See the large polishing wheel? I forgot, get some of those too! Polishing buffs and cloth wheels are a huge must have to execute the last two steps in finishing a pendant: polishing, and more polishing.

Just one more important thing: improvise where you must. I use a fan to blow the dust away from landing on me and clogging up in my filters faster than I’d like. This also helps by clearing dust away so you can continue to see your carving instead of having to shake dust off of it.


Try to have a dedicated carving space. This is quite important. In order to develop your skill, you should be able to be able to return to your projects on a whims notice. For most of my carving years, I was only able to carve 3 months out of every year. I carved in an outdoor shed that did not have heat. In 2013 I moved into another place and have my own tiny corner; it doesn’t take much space to carve but it does need to be comfortable.

Step 3: The Materials You Will Want for Bone Carving

These are examples of all the types of carving material I keep on hand to carve.

  • My WIPs drawer (bottom) and skull drawer (top) keep my queue of pendants and skull (engraving) supply.
  • Monkey skull, fresh nut and horn ring.
  • Bear jaw bone and cougar jaw bone.
  • Cow bone and three kinds of ivory (all legal).
  • Water buffalo horn and human skull cap.
  • African lion jaw and various types of antler.

Note also the colored pencils in the back ground (that would be your thinnest carving yet!), the cigar box and tagua nut. The tagua nut is a great alternative to ivory. Tagua nut resembles ivory enough that it is known as ivory-nut. Also recall that deer shed, or lose, their antlers every year. Can't get more renewable than that!

As you expand your carving skills you may also want to try giraffe bone.

Step 4: Remember to Enjoy

If carving is in anyway stressful, it may not be for you. If you've tried, share your results! And remember, you'll only get better the more you carve.

2 People Made This Project!

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Tips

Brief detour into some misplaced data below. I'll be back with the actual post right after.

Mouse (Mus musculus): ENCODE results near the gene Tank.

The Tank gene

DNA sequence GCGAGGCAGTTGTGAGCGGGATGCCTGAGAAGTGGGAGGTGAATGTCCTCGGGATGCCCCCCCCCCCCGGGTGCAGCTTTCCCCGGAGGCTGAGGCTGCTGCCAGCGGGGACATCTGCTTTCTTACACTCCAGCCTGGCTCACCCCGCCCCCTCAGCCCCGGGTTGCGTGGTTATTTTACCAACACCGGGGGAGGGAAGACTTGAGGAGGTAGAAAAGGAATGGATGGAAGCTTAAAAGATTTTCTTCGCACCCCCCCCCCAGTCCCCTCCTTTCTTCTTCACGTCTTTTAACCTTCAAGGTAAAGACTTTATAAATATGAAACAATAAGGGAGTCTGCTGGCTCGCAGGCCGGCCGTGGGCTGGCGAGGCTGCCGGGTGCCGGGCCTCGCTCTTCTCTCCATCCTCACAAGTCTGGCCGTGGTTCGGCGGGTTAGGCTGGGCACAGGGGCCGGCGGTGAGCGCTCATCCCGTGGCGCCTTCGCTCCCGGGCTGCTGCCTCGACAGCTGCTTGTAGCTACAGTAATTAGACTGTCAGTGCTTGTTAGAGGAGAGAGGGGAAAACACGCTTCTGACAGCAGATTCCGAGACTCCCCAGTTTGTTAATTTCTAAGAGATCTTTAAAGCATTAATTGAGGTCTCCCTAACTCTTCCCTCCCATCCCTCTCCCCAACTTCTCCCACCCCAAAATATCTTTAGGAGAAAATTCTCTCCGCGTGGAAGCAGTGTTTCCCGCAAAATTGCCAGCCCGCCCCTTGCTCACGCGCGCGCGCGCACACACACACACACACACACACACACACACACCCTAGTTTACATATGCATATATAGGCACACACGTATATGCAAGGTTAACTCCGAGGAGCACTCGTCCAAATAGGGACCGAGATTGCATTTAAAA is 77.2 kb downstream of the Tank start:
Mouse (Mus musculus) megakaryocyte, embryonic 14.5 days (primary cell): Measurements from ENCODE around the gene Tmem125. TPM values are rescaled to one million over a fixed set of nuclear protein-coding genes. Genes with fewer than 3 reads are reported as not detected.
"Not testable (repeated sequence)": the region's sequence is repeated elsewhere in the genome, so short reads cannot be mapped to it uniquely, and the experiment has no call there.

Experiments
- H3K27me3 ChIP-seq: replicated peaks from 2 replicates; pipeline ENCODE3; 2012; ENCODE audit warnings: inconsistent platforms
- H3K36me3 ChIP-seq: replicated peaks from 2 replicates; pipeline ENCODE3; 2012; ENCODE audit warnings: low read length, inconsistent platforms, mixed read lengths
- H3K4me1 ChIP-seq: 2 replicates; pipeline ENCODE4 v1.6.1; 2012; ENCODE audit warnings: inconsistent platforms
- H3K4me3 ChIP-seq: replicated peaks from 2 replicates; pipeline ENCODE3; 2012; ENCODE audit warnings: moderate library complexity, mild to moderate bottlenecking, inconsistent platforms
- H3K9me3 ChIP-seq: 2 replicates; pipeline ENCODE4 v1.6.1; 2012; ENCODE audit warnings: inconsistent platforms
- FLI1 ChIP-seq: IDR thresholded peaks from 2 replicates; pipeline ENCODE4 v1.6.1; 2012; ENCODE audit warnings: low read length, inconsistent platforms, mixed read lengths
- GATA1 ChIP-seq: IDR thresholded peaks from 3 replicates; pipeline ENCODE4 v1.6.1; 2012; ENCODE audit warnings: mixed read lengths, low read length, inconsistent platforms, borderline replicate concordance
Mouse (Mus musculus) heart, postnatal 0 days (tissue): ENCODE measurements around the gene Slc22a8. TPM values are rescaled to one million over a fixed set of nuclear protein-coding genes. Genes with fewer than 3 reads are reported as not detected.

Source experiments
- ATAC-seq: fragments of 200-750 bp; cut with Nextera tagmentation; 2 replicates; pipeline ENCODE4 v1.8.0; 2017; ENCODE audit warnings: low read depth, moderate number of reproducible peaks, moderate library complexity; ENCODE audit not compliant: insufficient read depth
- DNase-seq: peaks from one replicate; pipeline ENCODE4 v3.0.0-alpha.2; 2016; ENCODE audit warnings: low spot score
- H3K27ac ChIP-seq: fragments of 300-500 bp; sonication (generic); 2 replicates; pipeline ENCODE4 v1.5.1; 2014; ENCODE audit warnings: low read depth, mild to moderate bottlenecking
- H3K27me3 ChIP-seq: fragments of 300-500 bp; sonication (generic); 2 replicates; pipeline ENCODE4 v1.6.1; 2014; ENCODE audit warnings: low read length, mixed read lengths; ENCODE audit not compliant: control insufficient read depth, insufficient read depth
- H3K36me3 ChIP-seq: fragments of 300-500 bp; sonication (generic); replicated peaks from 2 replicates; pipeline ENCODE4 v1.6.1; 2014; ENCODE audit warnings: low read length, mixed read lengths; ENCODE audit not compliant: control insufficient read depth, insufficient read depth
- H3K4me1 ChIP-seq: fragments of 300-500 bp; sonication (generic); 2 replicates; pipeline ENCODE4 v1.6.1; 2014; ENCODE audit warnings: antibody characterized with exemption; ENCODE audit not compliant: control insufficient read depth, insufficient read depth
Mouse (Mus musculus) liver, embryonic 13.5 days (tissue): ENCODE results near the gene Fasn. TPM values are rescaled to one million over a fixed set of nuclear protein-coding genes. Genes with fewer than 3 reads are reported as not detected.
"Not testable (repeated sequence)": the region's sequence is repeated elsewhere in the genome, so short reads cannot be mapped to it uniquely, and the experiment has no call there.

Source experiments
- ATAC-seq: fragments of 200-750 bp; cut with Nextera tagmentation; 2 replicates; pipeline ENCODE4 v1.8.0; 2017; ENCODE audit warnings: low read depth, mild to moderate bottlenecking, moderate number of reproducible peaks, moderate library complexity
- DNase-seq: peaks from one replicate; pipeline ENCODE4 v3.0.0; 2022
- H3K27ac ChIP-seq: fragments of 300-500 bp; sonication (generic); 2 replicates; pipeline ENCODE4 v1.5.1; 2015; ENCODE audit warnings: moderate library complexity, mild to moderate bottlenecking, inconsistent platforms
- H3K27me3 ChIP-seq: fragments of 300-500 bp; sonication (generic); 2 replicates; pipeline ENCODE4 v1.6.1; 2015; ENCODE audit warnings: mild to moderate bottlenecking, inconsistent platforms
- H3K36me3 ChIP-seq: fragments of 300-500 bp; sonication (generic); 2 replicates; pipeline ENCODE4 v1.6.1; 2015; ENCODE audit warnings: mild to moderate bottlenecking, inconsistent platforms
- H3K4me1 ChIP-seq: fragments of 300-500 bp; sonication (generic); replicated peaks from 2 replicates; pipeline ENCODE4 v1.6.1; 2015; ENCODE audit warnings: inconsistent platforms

Questions

I carve fossil ivory totally by hand - mostly because I don't want to wear a respirator or mask etc...
Since I don't use motor tools am I safe??? or no??

61 Comments

Ivory, unless petrified Mammoth kind, is usually illegal to get now due to all the Elephants, rhinos, even whale ivory, and other animals being killed for it. You can usually tell old ivory by the color, as it tends to get rather yellow as it gets older, which is why one had to polish piano keys to keep the ivory white. You could also wear out the keys doing that too! Ever notice on old pianos how it tends to split into long lines and even chip off the ends of the keys? Rarely are aged pieces exempt from splitting and yellowing. I have small pieces from the 60's and turn of the century that are yellowed from age. Ivory can take a higher polish than bone, and greater detail. However, there is a fake ivory out there that looks like the real thing, but is a form of resin. It can also be a 'nut' which is the Tagua nut, and is also used to fake people out as the 'real thing', but is a vegetable ivory. It is hard like ivory and carves just as nice. It has a hollow centre, and only so big since in is after all a nut, (the largest I have seen is only about 2.5" inches long and 2" wide which can make it more difficult to carve animals etc as you also always have to work around the centre hole. Again, since it is organic, it can have similar cell structure to that of ivory, which is an interesting characteristic.